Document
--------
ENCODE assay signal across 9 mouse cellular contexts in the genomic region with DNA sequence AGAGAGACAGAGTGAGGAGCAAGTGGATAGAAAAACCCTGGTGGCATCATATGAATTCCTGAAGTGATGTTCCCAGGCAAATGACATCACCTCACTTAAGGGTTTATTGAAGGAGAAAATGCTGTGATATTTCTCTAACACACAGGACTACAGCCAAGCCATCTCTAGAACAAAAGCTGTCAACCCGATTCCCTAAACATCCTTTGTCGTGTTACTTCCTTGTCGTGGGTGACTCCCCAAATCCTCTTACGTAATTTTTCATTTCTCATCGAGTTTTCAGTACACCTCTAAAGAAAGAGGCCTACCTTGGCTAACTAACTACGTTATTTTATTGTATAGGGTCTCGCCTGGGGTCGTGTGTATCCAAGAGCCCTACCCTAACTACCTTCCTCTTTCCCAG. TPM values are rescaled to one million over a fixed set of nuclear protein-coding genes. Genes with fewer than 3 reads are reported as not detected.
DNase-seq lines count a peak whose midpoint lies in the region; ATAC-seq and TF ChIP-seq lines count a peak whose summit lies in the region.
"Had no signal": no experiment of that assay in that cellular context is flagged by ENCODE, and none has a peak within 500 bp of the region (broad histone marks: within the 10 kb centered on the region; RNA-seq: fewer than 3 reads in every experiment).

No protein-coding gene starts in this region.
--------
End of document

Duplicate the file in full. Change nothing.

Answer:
ENCODE assay signal across 9 mouse cellular contexts in the genomic region with DNA sequence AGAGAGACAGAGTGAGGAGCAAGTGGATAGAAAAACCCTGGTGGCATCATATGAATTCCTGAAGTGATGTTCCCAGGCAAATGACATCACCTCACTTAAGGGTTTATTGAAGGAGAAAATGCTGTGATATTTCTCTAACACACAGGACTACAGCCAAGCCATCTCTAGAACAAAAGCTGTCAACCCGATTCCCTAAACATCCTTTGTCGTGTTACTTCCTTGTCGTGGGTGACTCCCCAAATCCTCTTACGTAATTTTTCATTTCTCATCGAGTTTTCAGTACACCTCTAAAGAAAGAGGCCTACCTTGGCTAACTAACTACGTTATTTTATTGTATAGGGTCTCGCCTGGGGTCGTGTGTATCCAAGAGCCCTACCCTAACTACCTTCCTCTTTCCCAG. TPM values are rescaled to one million over a fixed set of nuclear protein-coding genes. Genes with fewer than 3 reads are reported as not detected.
DNase-seq lines count a peak whose midpoint lies in the region; ATAC-seq and TF ChIP-seq lines count a peak whose summit lies in the region.
"Had no signal": no experiment of that assay in that cellular context is flagged by ENCODE, and none has a peak within 500 bp of the region (broad histone marks: within the 10 kb centered on the region; RNA-seq: fewer than 3 reads in every experiment).

No protein-coding gene starts in this region.